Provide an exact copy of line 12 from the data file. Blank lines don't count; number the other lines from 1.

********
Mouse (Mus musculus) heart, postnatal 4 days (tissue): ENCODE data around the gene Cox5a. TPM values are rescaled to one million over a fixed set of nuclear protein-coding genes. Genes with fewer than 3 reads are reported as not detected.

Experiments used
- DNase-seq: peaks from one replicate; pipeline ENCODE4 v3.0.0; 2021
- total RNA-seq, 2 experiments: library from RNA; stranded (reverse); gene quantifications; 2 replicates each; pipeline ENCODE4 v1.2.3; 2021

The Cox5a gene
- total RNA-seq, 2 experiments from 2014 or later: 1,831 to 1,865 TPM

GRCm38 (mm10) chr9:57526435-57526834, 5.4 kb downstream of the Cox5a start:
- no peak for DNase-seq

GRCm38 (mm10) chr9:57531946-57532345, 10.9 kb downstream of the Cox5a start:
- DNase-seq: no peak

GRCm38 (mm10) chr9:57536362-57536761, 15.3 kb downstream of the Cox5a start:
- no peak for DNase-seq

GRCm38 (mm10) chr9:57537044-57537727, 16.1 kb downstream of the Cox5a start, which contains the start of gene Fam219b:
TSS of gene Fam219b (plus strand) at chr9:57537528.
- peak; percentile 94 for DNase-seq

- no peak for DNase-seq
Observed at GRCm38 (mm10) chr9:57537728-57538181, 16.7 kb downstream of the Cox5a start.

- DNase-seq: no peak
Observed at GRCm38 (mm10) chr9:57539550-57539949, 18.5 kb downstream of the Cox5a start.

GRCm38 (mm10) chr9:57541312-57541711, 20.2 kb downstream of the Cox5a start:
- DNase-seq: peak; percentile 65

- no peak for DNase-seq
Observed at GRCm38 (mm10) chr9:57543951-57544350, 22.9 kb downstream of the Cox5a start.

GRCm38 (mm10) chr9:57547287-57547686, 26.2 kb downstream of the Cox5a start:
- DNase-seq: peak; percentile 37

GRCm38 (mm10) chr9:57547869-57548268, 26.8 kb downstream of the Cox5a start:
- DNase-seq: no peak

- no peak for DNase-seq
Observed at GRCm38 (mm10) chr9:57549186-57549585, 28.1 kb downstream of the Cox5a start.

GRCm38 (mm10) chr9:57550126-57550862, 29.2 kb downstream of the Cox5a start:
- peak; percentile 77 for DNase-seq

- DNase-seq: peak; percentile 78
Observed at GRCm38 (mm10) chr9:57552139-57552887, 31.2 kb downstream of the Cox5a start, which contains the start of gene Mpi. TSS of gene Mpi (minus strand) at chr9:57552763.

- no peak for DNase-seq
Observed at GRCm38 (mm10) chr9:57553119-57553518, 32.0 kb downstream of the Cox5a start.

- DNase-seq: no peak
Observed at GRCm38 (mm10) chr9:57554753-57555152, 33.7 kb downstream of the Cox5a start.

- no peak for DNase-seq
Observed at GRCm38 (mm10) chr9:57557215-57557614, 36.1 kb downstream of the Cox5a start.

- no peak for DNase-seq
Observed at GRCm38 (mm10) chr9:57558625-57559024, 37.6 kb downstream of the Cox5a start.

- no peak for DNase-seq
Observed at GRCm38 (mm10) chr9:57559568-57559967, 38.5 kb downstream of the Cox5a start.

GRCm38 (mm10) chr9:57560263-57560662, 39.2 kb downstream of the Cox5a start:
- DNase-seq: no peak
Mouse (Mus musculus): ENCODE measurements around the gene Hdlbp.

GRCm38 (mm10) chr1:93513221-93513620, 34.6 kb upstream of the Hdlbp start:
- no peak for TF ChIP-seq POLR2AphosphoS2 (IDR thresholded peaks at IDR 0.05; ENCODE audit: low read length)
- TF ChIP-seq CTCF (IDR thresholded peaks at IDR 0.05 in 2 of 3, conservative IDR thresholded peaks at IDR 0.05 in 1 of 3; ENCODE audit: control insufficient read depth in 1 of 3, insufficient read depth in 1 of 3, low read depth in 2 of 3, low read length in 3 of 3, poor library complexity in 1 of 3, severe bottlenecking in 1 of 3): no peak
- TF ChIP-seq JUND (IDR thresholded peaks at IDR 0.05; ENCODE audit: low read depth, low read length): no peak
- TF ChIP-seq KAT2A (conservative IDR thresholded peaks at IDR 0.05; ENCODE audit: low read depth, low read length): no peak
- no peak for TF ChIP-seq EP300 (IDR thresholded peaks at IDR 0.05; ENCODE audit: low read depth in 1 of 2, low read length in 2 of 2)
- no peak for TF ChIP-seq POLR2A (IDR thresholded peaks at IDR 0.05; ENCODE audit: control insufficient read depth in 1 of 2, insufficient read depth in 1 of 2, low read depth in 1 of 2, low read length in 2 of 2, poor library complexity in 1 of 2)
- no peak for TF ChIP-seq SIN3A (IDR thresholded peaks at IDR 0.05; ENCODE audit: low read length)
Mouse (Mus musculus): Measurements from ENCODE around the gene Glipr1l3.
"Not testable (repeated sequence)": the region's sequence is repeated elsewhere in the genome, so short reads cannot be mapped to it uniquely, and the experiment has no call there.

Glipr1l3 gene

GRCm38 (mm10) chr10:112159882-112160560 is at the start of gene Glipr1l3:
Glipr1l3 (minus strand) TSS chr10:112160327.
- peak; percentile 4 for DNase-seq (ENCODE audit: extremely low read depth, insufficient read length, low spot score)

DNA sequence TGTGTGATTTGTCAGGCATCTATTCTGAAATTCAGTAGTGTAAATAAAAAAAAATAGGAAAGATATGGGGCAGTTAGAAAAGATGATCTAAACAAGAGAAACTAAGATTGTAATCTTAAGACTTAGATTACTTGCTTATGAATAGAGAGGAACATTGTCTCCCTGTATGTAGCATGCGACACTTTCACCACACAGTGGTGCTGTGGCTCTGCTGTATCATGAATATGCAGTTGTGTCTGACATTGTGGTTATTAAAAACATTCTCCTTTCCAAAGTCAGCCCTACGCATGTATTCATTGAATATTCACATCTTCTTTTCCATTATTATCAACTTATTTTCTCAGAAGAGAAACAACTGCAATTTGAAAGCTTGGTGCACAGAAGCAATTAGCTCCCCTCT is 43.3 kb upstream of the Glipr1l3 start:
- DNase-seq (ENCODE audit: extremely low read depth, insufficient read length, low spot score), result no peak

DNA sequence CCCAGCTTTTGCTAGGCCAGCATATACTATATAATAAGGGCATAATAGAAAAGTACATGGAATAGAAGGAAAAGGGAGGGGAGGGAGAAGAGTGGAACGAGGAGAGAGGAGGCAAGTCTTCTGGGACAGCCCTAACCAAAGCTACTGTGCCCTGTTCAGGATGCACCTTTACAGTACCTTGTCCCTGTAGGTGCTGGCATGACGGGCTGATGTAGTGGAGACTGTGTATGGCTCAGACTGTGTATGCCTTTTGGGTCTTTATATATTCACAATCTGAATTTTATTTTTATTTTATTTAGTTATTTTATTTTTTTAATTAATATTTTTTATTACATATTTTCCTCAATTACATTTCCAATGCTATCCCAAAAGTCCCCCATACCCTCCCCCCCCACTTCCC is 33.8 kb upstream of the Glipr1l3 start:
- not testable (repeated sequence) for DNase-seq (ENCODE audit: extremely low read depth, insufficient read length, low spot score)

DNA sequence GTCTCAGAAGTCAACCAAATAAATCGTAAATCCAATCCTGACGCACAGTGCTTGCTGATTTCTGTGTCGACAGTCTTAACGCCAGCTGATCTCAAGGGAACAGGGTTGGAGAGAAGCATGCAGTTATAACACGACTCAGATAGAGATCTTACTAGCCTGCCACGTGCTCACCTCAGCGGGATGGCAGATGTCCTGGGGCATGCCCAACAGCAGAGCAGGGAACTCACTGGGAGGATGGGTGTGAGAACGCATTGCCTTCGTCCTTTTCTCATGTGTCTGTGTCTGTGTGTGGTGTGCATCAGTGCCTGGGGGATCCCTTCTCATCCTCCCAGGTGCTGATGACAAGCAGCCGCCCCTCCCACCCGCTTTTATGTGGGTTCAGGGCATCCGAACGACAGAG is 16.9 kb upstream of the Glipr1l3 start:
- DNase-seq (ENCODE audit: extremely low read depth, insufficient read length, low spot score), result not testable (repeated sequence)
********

- no peak for DNase-seq